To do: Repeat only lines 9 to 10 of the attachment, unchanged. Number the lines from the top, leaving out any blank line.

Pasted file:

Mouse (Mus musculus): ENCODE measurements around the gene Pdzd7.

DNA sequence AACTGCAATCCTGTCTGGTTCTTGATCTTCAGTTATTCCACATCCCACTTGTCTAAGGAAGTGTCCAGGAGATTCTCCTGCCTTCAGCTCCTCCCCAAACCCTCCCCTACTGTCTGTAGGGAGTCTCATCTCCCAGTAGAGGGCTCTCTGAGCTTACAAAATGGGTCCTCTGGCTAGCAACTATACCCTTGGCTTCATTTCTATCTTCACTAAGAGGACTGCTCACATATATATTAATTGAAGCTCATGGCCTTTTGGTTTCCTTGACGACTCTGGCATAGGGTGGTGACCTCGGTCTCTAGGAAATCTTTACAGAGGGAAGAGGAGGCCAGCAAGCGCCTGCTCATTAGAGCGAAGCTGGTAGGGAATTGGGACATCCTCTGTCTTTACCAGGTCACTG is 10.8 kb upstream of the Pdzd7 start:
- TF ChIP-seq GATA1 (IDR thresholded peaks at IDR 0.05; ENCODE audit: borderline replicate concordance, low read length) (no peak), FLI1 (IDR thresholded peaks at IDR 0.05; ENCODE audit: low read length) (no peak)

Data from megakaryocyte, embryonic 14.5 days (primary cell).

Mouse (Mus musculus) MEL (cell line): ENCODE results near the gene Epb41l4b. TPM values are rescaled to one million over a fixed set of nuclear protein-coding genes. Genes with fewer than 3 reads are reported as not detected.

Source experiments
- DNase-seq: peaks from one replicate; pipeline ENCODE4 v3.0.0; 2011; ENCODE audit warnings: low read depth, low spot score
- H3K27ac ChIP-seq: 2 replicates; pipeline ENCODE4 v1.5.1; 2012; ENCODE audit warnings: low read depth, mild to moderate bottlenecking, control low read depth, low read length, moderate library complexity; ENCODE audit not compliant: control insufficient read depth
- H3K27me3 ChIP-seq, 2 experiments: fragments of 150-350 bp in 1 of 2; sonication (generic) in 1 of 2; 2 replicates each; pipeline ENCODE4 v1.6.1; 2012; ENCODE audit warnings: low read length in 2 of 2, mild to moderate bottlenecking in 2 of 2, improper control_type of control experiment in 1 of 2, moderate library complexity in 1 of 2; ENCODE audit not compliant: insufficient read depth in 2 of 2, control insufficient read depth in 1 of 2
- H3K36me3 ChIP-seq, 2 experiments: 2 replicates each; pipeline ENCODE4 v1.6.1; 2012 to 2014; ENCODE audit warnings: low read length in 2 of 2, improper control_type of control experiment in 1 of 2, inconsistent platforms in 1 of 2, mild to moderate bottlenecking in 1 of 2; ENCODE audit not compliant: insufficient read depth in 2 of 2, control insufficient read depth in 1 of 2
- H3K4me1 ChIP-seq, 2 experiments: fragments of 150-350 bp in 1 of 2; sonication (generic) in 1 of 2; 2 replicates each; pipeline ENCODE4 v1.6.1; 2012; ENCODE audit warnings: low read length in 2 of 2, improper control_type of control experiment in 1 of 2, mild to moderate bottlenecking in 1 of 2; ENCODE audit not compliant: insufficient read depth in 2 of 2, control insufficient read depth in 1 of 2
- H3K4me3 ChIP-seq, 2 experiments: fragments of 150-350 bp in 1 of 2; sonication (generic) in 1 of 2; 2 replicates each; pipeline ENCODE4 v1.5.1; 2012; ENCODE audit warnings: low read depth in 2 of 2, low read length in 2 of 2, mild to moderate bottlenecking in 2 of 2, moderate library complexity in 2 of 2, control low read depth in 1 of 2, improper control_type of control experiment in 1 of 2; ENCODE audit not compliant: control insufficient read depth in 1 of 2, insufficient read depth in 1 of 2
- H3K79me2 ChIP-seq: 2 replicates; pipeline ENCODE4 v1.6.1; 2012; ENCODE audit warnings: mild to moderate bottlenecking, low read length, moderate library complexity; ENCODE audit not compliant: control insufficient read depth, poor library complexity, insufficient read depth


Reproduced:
- H3K27me3 ChIP-seq, 2 experiments: fragments of 150-350 bp in 1 of 2; sonication (generic) in 1 of 2; 2 replicates each; pipeline ENCODE4 v1.6.1; 2012; ENCODE audit warnings: low read length in 2 of 2, mild to moderate bottlenecking in 2 of 2, improper control_type of control experiment in 1 of 2, moderate library complexity in 1 of 2; ENCODE audit not compliant: insufficient read depth in 2 of 2, control insufficient read depth in 1 of 2
- H3K36me3 ChIP-seq, 2 experiments: 2 replicates each; pipeline ENCODE4 v1.6.1; 2012 to 2014; ENCODE audit warnings: low read length in 2 of 2, improper control_type of control experiment in 1 of 2, inconsistent platforms in 1 of 2, mild to moderate bottlenecking in 1 of 2; ENCODE audit not compliant: insufficient read depth in 2 of 2, control insufficient read depth in 1 of 2